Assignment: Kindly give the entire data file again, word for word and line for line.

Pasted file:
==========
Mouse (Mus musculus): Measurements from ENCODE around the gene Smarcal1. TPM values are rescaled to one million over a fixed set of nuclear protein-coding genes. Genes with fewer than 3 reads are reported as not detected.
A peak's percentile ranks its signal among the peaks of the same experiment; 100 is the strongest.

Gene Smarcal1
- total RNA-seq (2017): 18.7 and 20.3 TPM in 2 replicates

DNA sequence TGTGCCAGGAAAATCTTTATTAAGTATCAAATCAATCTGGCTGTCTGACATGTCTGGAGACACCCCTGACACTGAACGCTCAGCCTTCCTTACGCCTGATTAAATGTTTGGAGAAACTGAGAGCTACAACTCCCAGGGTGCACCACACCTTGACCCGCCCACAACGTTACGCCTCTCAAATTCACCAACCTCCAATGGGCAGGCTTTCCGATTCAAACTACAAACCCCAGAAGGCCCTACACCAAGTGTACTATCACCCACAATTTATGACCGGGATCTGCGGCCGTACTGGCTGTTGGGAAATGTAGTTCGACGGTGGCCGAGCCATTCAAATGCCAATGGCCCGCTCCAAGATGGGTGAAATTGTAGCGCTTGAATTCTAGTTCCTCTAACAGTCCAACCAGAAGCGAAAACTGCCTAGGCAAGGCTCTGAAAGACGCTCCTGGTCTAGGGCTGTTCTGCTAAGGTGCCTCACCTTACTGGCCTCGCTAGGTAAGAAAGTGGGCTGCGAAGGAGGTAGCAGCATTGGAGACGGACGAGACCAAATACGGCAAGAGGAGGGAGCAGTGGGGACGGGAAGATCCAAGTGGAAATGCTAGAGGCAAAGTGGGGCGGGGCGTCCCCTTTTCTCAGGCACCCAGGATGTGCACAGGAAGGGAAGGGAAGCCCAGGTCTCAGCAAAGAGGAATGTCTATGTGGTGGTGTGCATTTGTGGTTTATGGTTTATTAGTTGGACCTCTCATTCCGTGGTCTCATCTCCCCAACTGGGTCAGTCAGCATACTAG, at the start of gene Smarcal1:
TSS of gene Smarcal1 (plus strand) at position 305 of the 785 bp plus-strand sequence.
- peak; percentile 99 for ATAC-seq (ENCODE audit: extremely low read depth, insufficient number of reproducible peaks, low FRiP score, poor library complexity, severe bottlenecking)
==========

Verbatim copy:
Mouse (Mus musculus): Measurements from ENCODE around the gene Smarcal1. TPM values are rescaled to one million over a fixed set of nuclear protein-coding genes. Genes with fewer than 3 reads are reported as not detected.
A peak's percentile ranks its signal among the peaks of the same experiment; 100 is the strongest.

Gene Smarcal1
- total RNA-seq (2017): 18.7 and 20.3 TPM in 2 replicates

DNA sequence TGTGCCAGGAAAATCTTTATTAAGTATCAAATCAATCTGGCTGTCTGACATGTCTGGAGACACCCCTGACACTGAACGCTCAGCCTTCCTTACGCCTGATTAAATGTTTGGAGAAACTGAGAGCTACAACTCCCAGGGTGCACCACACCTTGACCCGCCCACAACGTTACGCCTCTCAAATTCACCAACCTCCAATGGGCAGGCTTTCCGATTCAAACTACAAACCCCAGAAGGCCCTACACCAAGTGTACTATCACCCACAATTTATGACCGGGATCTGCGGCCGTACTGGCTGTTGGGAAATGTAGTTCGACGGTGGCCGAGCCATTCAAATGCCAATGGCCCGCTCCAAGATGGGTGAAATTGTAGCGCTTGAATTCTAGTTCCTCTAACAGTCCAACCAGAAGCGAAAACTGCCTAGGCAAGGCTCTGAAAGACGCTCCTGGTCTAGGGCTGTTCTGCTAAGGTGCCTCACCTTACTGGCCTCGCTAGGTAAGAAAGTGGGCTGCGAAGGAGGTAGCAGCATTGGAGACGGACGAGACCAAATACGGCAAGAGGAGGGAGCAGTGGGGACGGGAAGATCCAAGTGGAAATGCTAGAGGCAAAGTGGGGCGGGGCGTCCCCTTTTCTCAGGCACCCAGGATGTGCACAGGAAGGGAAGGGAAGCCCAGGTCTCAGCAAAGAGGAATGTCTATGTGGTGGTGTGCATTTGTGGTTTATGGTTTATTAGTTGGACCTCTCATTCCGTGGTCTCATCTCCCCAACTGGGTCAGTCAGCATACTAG, at the start of gene Smarcal1:
TSS of gene Smarcal1 (plus strand) at position 305 of the 785 bp plus-strand sequence.
- peak; percentile 99 for ATAC-seq (ENCODE audit: extremely low read depth, insufficient number of reproducible peaks, low FRiP score, poor library complexity, severe bottlenecking)